This is the most widely produced and eaten variety in Japan. It has the perfect balance of stickiness and firmness.


A variety known for its chewy texture. Mostly grown in Hokkaido.


A variety known for its great chew and balanced sweetness. Mostly grown in Akita prefecture.


A variety known for its wellbalanced stickiness and soft mouth feel. Grown all around Japan.


A variety of rice with the perfect balance of firmness and chew. Mostly grown in Yamagata prefecture.


A variety known for its great sheen when steamed, and perfect balance between stickiness and firmness.


A variety known for its clean taste. Mostly grown in Hokkaido.

Make an onigiri for a simple treat

An article about Japanese rice wouldn’t be complete without at least mentioning the ubiquitous onigiri. No doubt many readers have already seen characters in movies or anime taking tasty bites out of these satisfying staples. Onigiri are balls of rice gently pressed by hand and are a highly convenient food since they can be eaten almost anywhere. Japanese people have always loved onigiri as a food on the go since they can be eaten with one hand and don’t require any chopsticks to munch away at them. These days it is almost the go-to food for business people and they are easy to find since they are sold at all convenience stores in Japan. Various ingredients are used to fill these rice balls, such as ikura (salmon roe), umeboshi (salted plums), and even beef. Each store and region has its own unique spin on these food items, so be sure to travel around the country to find the perfect onigiri to fill your belly. In fact, there has been a recent increase in the number of places that specialise in selling onigiri, so pack your bags for a rice-balling trip to Japan!


Fill up on some Japanese rice in Australia

The following pages are filled with handy information for Japanese rice fans. Arm yourself with this knowledge to eat Japanese rice in Australia and enjoy various different types of the rice in your own home!

Specialist rice ball purveyors with the Japanese tick of approval – MUSUBIYA


MUSUBIYA, a specialist purveyor of rice balls based in Sydney, has been recently making the rounds in the local Japanese community for its high-quality offerings. This establishment has a strong focus on using Japanese-grown rice, which they cook in clay pots (a technique even the average Japanese person finds difficult). Clay pots are traditional Japanese cooking vessels that allow rice to be cooked at a slower pace due to their low thermal conductivity. Rice cooked in clay pots is said to draw out the true sweetness and savoury qualities of rice through this slower cooking method. While controlling the intensity of heat and levels of water is difficult and can be tedious, this is the secret to cooking delicious rice. As the clay pot continues to remain hot after the heat has been turned off, the rice is given the opportunity to slowly steam and release any excess moisture, resulting in perfectly plump individual grains of rice. The amount of water used and level of heat applied to the clay pot is adjusted each day according to the temperature and humidity.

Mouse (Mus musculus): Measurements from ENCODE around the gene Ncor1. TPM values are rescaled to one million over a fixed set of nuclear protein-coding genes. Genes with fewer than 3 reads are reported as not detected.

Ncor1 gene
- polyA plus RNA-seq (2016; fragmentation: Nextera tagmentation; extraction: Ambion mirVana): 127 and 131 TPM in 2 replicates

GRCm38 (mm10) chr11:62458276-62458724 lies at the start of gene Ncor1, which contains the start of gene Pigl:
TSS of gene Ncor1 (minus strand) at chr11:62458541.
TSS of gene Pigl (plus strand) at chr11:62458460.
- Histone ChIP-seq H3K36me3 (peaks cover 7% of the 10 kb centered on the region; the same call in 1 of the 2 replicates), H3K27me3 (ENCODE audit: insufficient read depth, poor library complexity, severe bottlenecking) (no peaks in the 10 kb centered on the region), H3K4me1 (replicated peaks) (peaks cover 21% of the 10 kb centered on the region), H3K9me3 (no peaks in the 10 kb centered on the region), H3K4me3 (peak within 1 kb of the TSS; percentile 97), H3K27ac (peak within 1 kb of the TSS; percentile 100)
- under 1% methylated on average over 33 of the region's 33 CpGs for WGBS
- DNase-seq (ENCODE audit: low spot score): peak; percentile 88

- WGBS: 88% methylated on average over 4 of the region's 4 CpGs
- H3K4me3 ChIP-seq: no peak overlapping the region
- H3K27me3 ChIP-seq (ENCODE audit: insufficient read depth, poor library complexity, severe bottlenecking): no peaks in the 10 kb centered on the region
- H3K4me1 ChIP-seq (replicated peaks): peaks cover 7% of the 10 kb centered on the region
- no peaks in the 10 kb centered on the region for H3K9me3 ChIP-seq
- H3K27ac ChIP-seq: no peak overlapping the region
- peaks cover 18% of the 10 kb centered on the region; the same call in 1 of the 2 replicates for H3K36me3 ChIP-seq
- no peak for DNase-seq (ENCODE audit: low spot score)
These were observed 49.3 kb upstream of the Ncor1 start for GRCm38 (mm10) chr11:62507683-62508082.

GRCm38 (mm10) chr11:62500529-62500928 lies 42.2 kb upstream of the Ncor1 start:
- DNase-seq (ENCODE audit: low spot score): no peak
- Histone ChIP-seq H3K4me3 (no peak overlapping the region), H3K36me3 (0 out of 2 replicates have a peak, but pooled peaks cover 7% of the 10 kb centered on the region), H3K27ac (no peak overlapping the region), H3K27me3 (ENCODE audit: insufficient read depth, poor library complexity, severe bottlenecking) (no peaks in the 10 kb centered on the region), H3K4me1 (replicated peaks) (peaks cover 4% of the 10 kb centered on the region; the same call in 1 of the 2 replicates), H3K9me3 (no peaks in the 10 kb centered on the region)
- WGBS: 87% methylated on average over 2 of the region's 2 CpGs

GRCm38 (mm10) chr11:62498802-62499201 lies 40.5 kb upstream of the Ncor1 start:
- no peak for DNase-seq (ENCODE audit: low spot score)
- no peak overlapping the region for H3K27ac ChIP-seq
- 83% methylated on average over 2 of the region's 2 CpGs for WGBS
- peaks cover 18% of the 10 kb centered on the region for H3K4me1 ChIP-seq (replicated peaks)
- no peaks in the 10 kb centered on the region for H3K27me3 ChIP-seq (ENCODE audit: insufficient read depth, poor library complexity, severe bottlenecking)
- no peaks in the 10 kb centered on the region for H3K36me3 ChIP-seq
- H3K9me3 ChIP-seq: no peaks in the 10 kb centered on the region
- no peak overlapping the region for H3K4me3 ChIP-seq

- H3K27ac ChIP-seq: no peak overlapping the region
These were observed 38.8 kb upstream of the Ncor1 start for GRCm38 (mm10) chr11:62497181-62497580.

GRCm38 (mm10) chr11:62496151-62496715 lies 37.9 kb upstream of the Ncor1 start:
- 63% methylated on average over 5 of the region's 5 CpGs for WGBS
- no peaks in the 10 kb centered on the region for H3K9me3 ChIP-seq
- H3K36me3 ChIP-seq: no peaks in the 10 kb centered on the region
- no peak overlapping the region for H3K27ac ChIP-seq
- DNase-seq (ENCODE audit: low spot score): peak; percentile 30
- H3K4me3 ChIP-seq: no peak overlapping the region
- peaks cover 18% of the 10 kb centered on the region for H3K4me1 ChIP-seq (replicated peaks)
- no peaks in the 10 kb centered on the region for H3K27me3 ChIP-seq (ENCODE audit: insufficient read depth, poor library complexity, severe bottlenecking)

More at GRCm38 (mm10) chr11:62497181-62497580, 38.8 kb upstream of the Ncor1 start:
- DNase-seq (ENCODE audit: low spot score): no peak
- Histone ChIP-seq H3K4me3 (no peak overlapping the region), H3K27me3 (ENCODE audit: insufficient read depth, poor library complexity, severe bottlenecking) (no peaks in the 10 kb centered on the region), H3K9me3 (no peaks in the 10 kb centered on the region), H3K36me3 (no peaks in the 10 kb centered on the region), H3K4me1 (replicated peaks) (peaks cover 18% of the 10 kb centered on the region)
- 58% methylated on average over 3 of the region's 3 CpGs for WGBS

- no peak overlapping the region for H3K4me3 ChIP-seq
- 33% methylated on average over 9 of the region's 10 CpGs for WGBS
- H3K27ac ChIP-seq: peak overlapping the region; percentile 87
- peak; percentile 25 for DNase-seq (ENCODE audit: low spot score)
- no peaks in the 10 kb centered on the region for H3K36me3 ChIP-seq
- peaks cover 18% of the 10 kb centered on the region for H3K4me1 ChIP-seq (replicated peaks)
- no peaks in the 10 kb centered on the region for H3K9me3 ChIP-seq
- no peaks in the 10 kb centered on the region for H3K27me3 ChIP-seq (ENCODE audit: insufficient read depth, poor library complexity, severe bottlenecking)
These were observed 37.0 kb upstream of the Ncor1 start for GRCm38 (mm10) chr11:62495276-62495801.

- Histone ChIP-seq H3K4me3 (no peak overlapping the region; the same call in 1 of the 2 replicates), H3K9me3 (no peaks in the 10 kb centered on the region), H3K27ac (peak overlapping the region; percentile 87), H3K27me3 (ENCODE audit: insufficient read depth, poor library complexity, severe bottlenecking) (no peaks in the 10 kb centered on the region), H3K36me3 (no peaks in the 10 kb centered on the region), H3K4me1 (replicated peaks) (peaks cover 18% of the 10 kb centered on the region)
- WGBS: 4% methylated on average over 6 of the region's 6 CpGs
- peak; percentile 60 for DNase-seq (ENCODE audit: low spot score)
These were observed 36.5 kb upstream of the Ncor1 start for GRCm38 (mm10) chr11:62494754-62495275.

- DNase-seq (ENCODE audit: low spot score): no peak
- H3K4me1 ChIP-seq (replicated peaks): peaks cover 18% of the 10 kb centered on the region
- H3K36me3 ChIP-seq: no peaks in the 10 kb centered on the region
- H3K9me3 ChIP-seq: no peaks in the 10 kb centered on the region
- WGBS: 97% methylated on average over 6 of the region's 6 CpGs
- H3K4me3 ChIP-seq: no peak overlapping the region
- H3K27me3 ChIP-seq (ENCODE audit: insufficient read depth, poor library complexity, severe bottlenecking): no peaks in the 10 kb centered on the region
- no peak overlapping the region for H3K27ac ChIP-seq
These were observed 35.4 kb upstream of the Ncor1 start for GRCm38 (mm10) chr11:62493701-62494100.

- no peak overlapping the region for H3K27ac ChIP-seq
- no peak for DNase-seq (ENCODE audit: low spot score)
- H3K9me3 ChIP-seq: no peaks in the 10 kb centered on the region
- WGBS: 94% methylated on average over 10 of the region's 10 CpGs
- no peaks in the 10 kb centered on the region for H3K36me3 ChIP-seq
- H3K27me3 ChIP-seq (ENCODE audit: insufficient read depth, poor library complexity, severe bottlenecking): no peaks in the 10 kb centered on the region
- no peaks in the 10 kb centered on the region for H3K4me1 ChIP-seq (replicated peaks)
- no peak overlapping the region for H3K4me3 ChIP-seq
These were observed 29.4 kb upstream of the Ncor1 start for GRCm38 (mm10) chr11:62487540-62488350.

MUSUBIYA also offers delivery services in their efforts to offer delicious morsels, without the hassle, to as many people as possible. While rice balls are generally said to be at their peak deliciousness when warm and freshly made, this establishment has gone through many processes to figure out the perfect level of firmness of the rice, and seasoning of the fillings to ensure their products are tasty even after they’ve cooled down. Plans are already in the making for rice balls using brown rice for the health conscious, takikomi-gohan (rice cooked with broth and various ingredients), mazekomigohan (rice mixed with different seasonings and ingredients), and other options. Does an ebi-ten musubi (tempura prawn rice ball), rice ball wrapped in grilled meat, or spam rice ball sound good to you? Then hop onto the MUSUBIYA website and try a tasty rice ball or two today!

Tel: 0422-472-488


Cook some SunRice Japanese rice at home



SunRice is the largest manufacturer and distributor of rice in Australia and has a major influence on the supply of rice within Australia. The company was founded in 1950 and in non-drought years, produces an average of 500,000 tonnes of rice every year. The company also specialises in growing a niche variety of rice only grown in a small number of countries. The Riverina region of NSW is said to be an ideal location for rice growing because of its fertile soil, temperate climate and the perfect level of sunlight that shines over the area. SunRice conducts its own research and development in order to cultivate different varieties of rice. Seeds are carefully managed so they do not mix with other seeds during the cultivation process. Quality is also strictly controlled and SunRice’s Australian-grown rice can be traced all the way from cultivation through to distribution. This quality assurance system is all part of the company’s Pure Seed Program. Picking up a bag of rice grown and manufactured by SunRice is simple since they are sold at major supermarkets. Rest assured that if you don’t have a rice cooker, then a pot will do just the trick for cooking some delicious rice. Grab yourself a bag and cook up some delicious rice at home today!




Rice developed especially for making sushi. This uniquely smooth rice is firmer than regular rice so that it does not become wet and soggy when mixed with sushi vinegar. It also has a characteristically fragrant aroma and natural sweetness.



Rice produced for general Japanese cuisine. Highly versatile and can suit all Japanese dishes. Known for its stickiness, aroma, and natural sweetness.